My Perfect Adventure: Thomas Kohnstamm

A veteran travel writer tells us why he loves Rio de Janeiro, what he learned from getting pistol whipped in Caracas while doing “solo bar research,” and why he’d like to meet Hunter S. Thompson

Thomas Kohnstamm.     Photo: Carolyn Fong

Thomas Kohnstamm.

Sometimes travel writing can sound like a dream job, a chance to visit exotic places on someone else’s dime. But if you think it’s that easy or glamorous, it might be time to talk with Thomas Kohnstamm, a veteran in the profession who will probably urge you to think again.

Kohnstamm was once a frequent contributor to Lonely Planet, working on more than a dozen travel guides after earning a master’s degree from Stanford University and leaving his steady job on Wall Street. Then in 2008 he raised eyebrows by writing a surprising account of his experience in a book, Do Travel Writers Go to Hell? A Swashbuckling Tale of High Adventures, Questionable Ethics, and Professional Hedonism. In it, Kohnstamm admits to some partying on the road, but he also sheds light on a rougher side of travel writing: the struggle to meet deadlines on a shoestring budget, which he says is common among underpaid guidebook writers. Without enough time or money to eat everywhere he’s supposed to review, he resorts to writing about some restaurants by reading menus posted outside and observing what other diners have chosen. He even toys with the idea of selling drugs to fund his work expenses, and eventually tries making ends meet by accepting freebies from hotels and restaurants so he can review them, though he never promises positive coverage.

Kohnstamm’s book received praise from some reviewers for its humor and honesty, while Lonely Planet responded with defensive condemnation, but Kohnstamm says he never intended to bash the guidebook industry or deter travelers from using guidebooks. Instead, he says he wanted to offer a more honest account of his profession and some of its problems, and to help people think about guidebooks in a new way—not as “travel gospel,” but as rough tools for basic information.

Since 2008, Kohnstamm’s work has appeared in Forbes, World Hum, and MSNBC, and today the 36-year-old is focusing on book projects and screenwriting, with clients including Skype and Xbox. A new father now, he’s trying to tone down his travels and spend more time at home in Seattle. “My wife and I bought the house I grew up in off of my folks,” he said in an email to Outside. “For someone who couldn’t wait to get on the road as a kid, my life has come shockingly full circle.” Here, Kohnstamm tells us why he loves Rio de Janeiro, what he learned from getting pistol whipped in Caracas while doing solo bar research, and why he’d like to meet Hunter S. Thompson.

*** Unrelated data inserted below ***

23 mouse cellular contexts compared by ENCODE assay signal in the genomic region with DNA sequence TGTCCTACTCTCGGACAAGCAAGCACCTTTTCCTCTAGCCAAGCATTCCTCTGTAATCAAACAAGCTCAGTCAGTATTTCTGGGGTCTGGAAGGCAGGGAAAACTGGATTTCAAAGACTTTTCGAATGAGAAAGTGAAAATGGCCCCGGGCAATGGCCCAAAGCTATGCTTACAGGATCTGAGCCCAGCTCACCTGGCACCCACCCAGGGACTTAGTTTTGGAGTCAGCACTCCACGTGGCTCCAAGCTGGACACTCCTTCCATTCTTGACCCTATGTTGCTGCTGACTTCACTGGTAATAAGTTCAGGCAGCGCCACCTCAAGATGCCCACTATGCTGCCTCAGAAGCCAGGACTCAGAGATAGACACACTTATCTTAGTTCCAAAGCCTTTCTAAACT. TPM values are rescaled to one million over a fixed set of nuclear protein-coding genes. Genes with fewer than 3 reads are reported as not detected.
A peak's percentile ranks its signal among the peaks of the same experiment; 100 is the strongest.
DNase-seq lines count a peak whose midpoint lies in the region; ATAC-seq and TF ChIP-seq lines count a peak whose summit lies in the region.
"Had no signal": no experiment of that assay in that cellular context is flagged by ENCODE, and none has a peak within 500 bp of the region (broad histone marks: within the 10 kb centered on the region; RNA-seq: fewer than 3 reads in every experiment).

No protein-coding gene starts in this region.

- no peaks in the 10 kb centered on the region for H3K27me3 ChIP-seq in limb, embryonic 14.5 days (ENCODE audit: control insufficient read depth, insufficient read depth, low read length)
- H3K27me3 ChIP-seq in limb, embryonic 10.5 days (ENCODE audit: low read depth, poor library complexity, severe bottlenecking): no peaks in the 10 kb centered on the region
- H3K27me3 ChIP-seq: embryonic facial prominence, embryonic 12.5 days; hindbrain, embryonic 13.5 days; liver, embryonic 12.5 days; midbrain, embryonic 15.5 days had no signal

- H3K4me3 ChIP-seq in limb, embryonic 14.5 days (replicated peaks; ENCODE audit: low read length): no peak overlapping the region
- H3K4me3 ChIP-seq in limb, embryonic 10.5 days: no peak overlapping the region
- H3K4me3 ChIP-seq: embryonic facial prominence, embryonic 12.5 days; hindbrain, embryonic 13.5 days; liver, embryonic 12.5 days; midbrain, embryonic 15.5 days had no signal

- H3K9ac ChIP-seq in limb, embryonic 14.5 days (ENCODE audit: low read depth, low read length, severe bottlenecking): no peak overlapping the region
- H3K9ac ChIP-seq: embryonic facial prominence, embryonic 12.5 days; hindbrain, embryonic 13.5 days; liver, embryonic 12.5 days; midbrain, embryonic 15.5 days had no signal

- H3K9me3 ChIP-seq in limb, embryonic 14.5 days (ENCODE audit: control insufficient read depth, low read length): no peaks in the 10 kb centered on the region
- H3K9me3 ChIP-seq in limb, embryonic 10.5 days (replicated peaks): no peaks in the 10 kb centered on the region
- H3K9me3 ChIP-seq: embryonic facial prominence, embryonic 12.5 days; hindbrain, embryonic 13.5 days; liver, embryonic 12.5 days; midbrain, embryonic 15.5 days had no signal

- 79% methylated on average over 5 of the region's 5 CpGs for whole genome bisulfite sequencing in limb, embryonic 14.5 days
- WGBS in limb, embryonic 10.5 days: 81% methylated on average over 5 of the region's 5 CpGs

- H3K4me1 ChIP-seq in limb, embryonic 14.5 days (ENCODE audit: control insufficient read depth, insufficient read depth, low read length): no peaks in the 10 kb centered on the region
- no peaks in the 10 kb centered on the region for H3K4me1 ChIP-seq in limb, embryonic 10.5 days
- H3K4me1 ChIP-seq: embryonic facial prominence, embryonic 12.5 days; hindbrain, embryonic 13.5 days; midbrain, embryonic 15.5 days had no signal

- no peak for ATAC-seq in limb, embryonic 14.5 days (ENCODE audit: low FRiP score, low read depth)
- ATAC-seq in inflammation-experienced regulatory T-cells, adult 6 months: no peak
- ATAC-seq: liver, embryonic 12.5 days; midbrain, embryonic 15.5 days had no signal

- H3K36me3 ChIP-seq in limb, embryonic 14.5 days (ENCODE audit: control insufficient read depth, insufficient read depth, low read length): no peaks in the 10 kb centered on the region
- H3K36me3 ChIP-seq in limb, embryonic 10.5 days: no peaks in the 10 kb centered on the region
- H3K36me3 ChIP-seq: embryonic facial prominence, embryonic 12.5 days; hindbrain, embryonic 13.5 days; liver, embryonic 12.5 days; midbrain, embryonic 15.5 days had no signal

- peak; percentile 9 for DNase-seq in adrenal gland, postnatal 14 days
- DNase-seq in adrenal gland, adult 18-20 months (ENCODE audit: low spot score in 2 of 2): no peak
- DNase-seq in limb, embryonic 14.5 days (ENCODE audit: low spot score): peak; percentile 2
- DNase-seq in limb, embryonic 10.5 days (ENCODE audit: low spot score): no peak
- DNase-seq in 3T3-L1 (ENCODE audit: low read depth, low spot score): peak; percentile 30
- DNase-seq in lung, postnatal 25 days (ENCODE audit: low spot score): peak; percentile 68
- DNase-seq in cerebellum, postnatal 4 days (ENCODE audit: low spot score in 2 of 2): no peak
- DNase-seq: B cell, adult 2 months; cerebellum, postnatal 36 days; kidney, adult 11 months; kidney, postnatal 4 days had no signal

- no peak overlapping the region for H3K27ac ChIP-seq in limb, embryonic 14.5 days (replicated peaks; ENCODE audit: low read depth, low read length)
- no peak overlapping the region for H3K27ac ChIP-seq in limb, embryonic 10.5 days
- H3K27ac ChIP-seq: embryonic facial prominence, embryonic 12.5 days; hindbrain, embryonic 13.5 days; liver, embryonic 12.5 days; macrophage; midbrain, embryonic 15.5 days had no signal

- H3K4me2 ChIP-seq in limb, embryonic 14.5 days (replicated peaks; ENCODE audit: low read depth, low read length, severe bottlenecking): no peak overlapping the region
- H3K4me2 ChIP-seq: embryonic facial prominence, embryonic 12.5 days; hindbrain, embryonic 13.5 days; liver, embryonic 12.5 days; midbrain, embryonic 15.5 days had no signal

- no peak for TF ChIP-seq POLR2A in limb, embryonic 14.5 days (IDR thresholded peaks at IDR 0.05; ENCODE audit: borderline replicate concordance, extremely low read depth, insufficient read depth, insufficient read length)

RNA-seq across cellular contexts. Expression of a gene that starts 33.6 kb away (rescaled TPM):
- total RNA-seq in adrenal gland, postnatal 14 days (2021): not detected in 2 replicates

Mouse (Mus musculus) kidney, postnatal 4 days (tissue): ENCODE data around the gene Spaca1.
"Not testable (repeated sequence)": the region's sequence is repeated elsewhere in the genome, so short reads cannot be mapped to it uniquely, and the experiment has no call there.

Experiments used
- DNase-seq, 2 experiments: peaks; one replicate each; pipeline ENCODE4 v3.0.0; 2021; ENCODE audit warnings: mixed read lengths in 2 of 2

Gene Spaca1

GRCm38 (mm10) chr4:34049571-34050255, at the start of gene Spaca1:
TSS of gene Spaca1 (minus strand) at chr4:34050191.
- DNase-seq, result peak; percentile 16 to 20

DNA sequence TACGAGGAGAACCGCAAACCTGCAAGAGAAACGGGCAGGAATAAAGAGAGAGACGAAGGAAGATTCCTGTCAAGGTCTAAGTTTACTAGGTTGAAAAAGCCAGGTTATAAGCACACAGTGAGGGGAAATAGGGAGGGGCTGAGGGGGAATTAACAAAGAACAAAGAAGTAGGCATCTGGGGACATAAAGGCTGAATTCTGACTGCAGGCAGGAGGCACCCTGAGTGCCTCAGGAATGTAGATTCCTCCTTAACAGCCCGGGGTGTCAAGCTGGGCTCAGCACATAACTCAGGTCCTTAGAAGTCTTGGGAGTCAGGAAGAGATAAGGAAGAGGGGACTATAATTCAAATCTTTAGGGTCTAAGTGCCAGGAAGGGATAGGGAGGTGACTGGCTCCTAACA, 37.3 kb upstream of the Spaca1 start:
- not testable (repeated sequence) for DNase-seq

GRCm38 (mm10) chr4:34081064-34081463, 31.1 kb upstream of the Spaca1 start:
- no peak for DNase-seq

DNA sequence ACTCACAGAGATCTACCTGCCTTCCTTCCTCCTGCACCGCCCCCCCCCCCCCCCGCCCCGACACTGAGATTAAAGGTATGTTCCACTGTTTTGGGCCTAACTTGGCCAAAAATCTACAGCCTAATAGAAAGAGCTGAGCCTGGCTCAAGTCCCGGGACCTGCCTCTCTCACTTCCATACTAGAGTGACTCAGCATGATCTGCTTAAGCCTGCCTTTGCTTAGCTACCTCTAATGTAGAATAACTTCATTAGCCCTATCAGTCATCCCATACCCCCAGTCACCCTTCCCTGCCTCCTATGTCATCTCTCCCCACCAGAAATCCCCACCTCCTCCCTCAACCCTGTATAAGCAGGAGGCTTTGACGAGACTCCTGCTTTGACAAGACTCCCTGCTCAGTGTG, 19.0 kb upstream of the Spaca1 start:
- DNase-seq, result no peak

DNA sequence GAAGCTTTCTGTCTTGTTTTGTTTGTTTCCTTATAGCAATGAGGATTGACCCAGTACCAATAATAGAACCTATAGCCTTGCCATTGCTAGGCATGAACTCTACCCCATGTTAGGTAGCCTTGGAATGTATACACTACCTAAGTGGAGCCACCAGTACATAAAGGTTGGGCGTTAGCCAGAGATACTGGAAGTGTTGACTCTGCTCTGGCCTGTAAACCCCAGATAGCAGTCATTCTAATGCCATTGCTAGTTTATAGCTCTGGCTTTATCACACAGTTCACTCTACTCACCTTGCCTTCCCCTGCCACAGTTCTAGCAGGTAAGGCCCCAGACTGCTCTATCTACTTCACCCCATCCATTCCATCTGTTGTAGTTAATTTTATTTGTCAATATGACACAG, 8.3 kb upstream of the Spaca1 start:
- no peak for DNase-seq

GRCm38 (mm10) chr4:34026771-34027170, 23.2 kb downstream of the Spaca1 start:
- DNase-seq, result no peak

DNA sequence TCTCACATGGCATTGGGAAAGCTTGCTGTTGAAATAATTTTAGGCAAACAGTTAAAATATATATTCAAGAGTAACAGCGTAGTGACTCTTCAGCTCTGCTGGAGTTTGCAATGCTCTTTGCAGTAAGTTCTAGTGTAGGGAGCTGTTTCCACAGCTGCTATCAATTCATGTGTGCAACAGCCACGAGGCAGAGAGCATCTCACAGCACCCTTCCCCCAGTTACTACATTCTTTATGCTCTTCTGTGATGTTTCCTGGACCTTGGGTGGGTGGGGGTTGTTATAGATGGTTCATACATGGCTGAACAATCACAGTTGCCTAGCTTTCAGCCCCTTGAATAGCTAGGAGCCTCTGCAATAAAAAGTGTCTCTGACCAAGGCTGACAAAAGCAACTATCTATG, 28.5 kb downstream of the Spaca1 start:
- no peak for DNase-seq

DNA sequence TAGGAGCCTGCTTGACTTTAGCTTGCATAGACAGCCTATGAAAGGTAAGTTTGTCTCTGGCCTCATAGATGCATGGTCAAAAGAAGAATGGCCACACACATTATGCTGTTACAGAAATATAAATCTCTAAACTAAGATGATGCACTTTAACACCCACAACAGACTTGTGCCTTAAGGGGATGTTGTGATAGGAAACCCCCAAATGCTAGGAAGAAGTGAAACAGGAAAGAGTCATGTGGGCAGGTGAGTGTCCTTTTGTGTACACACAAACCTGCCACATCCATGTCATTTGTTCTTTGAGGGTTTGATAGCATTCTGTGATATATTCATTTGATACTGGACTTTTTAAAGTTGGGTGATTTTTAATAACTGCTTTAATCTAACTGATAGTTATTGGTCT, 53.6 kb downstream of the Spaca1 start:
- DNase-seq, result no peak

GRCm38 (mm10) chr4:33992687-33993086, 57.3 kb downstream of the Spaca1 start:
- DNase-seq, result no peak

Describe your perfect day, from dawn 'til dusk. Where would you be, who would you meet, and what would you do?
I’m married now and have a one-and-a-half-year-old son, so my travels are much more structured. I spend at least one month every year in Rio de Janeiro, my wife’s hometown. I’ve had a lot of perfect days in Ipanema, just meandering from the apartment to Posto 9 and back, surrounded by friends and family and ice-cold beers.

 I also wouldn’t mind road tripping up British Columbia’s Powder Highway with my brother and skiing a few different mountains. And I guess I’d feel better about myself if I made some solid progress on my writing for at least a few hours that day too.

If you could travel somewhere you've never been, where would you go and why?
I want to explore Mozambique. The coastline (and diving) look spectacular, but I’m most interested in their culture and the Portuguese influence. I also like many of the progressive elements in contemporary German culture, and while I’ve spent a bunch of time in Munich, I haven’t been to Berlin. I’ve heard a lot of good things about the city from Berliner friends and am attracted to its cosmopolitan nature, and I want to understand more about the integration of East and West Berlin.

Where is the best place you've ever visited? What made it so special?
I’ve liked every place I’ve ever gone in at least one way or another—even if it was just because it was unusually ugly or boring. That said, the two places I most frequently return to are Rio de Janeiro and Whistler/Blackcomb. Rio is the most bad-ass beautiful and fun city on the planet. It is the perfect complement to a more tranquil and ordered life in Seattle. Blackcomb offers legitimate big mountain skiing that is lift accessible, and the side and backcountry is mindblowing. I am also a fan of Lençóis Maranhenses in northeastern Brazil, a massive area of dunes punctuated by pools of crystalline rainwater. It’s a lost corner of the planet and lets me feel as if I’ve gone a bit off the map.

If you could have lunch with any adventurer, explorer, or athlete, who would it be and why?